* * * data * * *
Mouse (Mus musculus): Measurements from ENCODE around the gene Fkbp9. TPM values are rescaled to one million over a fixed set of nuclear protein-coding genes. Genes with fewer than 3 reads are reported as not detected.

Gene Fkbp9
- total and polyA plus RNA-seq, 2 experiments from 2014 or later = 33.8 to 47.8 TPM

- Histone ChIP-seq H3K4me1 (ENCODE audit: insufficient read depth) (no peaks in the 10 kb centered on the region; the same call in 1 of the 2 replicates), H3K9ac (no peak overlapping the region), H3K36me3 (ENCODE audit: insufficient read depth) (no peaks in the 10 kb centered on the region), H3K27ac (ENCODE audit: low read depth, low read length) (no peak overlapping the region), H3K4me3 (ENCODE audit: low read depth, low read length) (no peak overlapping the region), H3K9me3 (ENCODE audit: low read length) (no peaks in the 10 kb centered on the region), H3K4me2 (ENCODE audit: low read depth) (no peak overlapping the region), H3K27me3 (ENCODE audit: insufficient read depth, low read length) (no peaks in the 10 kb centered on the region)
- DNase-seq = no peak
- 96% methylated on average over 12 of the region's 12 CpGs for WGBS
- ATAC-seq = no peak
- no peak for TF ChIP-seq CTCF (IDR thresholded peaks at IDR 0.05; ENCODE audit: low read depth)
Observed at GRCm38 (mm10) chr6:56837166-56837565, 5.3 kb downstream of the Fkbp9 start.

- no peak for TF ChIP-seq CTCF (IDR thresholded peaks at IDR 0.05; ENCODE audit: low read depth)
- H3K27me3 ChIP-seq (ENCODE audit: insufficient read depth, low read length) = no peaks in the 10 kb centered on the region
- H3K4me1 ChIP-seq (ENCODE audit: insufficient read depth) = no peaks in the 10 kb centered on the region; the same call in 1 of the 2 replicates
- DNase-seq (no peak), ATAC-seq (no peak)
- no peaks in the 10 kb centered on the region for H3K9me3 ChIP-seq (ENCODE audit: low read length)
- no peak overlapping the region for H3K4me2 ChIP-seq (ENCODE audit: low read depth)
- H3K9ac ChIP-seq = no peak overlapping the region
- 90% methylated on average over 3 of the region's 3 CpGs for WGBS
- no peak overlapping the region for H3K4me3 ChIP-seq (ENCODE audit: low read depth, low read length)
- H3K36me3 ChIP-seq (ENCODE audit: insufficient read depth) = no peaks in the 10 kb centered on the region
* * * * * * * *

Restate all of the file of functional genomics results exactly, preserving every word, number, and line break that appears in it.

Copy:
Mouse (Mus musculus): Measurements from ENCODE around the gene Fkbp9. TPM values are rescaled to one million over a fixed set of nuclear protein-coding genes. Genes with fewer than 3 reads are reported as not detected.

Gene Fkbp9
- total and polyA plus RNA-seq, 2 experiments from 2014 or later = 33.8 to 47.8 TPM

- Histone ChIP-seq H3K4me1 (ENCODE audit: insufficient read depth) (no peaks in the 10 kb centered on the region; the same call in 1 of the 2 replicates), H3K9ac (no peak overlapping the region), H3K36me3 (ENCODE audit: insufficient read depth) (no peaks in the 10 kb centered on the region), H3K27ac (ENCODE audit: low read depth, low read length) (no peak overlapping the region), H3K4me3 (ENCODE audit: low read depth, low read length) (no peak overlapping the region), H3K9me3 (ENCODE audit: low read length) (no peaks in the 10 kb centered on the region), H3K4me2 (ENCODE audit: low read depth) (no peak overlapping the region), H3K27me3 (ENCODE audit: insufficient read depth, low read length) (no peaks in the 10 kb centered on the region)
- DNase-seq = no peak
- 96% methylated on average over 12 of the region's 12 CpGs for WGBS
- ATAC-seq = no peak
- no peak for TF ChIP-seq CTCF (IDR thresholded peaks at IDR 0.05; ENCODE audit: low read depth)
Observed at GRCm38 (mm10) chr6:56837166-56837565, 5.3 kb downstream of the Fkbp9 start.

- no peak for TF ChIP-seq CTCF (IDR thresholded peaks at IDR 0.05; ENCODE audit: low read depth)
- H3K27me3 ChIP-seq (ENCODE audit: insufficient read depth, low read length) = no peaks in the 10 kb centered on the region
- H3K4me1 ChIP-seq (ENCODE audit: insufficient read depth) = no peaks in the 10 kb centered on the region; the same call in 1 of the 2 replicates
- DNase-seq (no peak), ATAC-seq (no peak)
- no peaks in the 10 kb centered on the region for H3K9me3 ChIP-seq (ENCODE audit: low read length)
- no peak overlapping the region for H3K4me2 ChIP-seq (ENCODE audit: low read depth)
- H3K9ac ChIP-seq = no peak overlapping the region
- 90% methylated on average over 3 of the region's 3 CpGs for WGBS
- no peak overlapping the region for H3K4me3 ChIP-seq (ENCODE audit: low read depth, low read length)
- H3K36me3 ChIP-seq (ENCODE audit: insufficient read depth) = no peaks in the 10 kb centered on the region